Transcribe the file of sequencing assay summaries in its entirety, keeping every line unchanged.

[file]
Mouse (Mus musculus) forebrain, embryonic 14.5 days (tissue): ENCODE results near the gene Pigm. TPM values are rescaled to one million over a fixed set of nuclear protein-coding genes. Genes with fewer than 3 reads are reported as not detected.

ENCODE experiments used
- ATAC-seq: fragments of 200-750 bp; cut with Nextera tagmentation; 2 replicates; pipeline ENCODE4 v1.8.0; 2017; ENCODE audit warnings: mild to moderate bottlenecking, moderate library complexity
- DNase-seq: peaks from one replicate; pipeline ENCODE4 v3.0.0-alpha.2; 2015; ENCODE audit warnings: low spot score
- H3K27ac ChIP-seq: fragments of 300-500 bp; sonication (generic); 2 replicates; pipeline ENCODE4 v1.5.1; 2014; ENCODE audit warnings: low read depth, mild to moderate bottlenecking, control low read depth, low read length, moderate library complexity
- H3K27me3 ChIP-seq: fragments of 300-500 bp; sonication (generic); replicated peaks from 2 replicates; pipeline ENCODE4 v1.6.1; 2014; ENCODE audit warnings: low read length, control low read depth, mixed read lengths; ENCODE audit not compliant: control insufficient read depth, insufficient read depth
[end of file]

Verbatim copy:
Mouse (Mus musculus) forebrain, embryonic 14.5 days (tissue): ENCODE results near the gene Pigm. TPM values are rescaled to one million over a fixed set of nuclear protein-coding genes. Genes with fewer than 3 reads are reported as not detected.

ENCODE experiments used
- ATAC-seq: fragments of 200-750 bp; cut with Nextera tagmentation; 2 replicates; pipeline ENCODE4 v1.8.0; 2017; ENCODE audit warnings: mild to moderate bottlenecking, moderate library complexity
- DNase-seq: peaks from one replicate; pipeline ENCODE4 v3.0.0-alpha.2; 2015; ENCODE audit warnings: low spot score
- H3K27ac ChIP-seq: fragments of 300-500 bp; sonication (generic); 2 replicates; pipeline ENCODE4 v1.5.1; 2014; ENCODE audit warnings: low read depth, mild to moderate bottlenecking, control low read depth, low read length, moderate library complexity
- H3K27me3 ChIP-seq: fragments of 300-500 bp; sonication (generic); replicated peaks from 2 replicates; pipeline ENCODE4 v1.6.1; 2014; ENCODE audit warnings: low read length, control low read depth, mixed read lengths; ENCODE audit not compliant: control insufficient read depth, insufficient read depth